If Not Now, When? The Need To Address Cybersecurity In Facilities Management Reaches Critical Levels

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If Not Now, When? The Need To Address Cybersecurity In Facilities Management Reaches Critical Levels

For the past couple of decades, facilities managers have steadily overlooked cybersecurity, but it is gradually, inexorably rising in importance. Buildings are particularly vulnerable due to the interoperability between operational technologies (OT) and information technologies (IT) from multiple manufacturers. As a result, physical and digital risks are converging to form ever-increasing threats to businesses.

The explosion of IoT devices and connected OT has vastly increased the attack surfaces of buildings. Consequently, real estate managers need to reboot their cyber strategies in the face of growing risks. IBM research found that cyber attackers increased their targeting of internet-connected OT devices by 2,204% between January 2021 and September 2021. For example, a commercial REIT-owned Class A office building in Canada was attacked by ransomware that shut down the BMS and damaged central plant equipment, resulting in hundreds of thousands of dollars of cost. In another example, attackers infiltrated around 4,530 internet-connected video cameras installed by a cloud-based access control manufacturer, gaining access to video feeds across 68 organizations.

Verdantix attended IFMA’s World Workplace Event last week (2nd to 3rd June), where cybersecurity emerged as a hot topic. A panel discussion highlighted the risk from cyber-attacks that target emerging technologies, such as digital twins and artificial intelligence, that can pose serious security threats due to the complexity of software and the level of control granted to such products. For example, AI algorithms are vulnerable to data poisoning, where data inputs are maliciously altered to impact the decision making of the algorithm. These attacks can be particularly hard to identify due to the black-box nature of many AI solutions.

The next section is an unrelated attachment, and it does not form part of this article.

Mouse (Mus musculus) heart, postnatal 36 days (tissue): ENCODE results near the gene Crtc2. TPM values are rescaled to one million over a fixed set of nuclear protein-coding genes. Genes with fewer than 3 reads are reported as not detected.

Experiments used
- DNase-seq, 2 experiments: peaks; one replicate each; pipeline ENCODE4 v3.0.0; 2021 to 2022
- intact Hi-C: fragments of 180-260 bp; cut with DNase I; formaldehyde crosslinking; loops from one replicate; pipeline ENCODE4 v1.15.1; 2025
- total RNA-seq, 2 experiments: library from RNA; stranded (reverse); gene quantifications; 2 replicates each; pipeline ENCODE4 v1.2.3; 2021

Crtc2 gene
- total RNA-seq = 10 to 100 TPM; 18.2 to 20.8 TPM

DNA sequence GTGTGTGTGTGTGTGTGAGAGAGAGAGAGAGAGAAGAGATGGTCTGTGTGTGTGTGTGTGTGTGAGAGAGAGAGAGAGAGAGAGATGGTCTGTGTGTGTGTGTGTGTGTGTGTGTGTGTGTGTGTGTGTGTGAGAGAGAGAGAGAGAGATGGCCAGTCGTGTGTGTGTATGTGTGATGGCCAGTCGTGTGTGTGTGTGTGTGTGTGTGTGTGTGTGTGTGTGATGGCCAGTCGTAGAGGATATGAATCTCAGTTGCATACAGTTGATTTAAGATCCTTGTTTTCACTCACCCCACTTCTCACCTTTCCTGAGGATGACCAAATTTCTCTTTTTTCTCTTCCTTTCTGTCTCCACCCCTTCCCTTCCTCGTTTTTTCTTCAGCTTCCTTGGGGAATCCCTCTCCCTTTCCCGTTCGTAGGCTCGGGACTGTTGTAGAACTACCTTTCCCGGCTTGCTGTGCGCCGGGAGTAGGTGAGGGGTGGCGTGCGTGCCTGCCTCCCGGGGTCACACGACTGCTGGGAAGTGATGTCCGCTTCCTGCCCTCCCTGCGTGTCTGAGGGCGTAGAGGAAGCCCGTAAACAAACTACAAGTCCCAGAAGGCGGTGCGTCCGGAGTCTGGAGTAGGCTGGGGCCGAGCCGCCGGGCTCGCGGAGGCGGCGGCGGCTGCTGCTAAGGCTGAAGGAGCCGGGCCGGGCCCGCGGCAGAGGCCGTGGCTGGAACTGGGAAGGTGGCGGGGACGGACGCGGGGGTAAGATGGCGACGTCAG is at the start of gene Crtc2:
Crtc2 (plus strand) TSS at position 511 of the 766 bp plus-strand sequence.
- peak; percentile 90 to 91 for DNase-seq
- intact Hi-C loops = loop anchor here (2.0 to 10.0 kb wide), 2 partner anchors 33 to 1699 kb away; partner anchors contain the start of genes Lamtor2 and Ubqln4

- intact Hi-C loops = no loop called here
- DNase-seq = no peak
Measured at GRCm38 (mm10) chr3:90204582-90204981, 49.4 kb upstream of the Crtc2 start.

Although facilities managers don’t need to understand cybersecurity details fully, they need to educate themselves about the threats and build a secure culture to become informed users of connected technology. In addition, firms should embed cybersecurity into operations and set clear organizational responsibilities with a risk-based approach to implementing a defence strategy. To learn more about designing and implementing a smart building cyber security programme, read the report Verdantix Best Practices: Enhancing Your Smart Building Cyber Security Programme.

Ben Hext

Industry Analyst

Ben is an Industry Analyst in the Verdantix Smart Buildings practice. His current agenda covers hardware and software solutions for energy management, on-site power generation, and COVID-19 mitigation management. He holds an M.Eng in Mechanical Engineering from Durham University,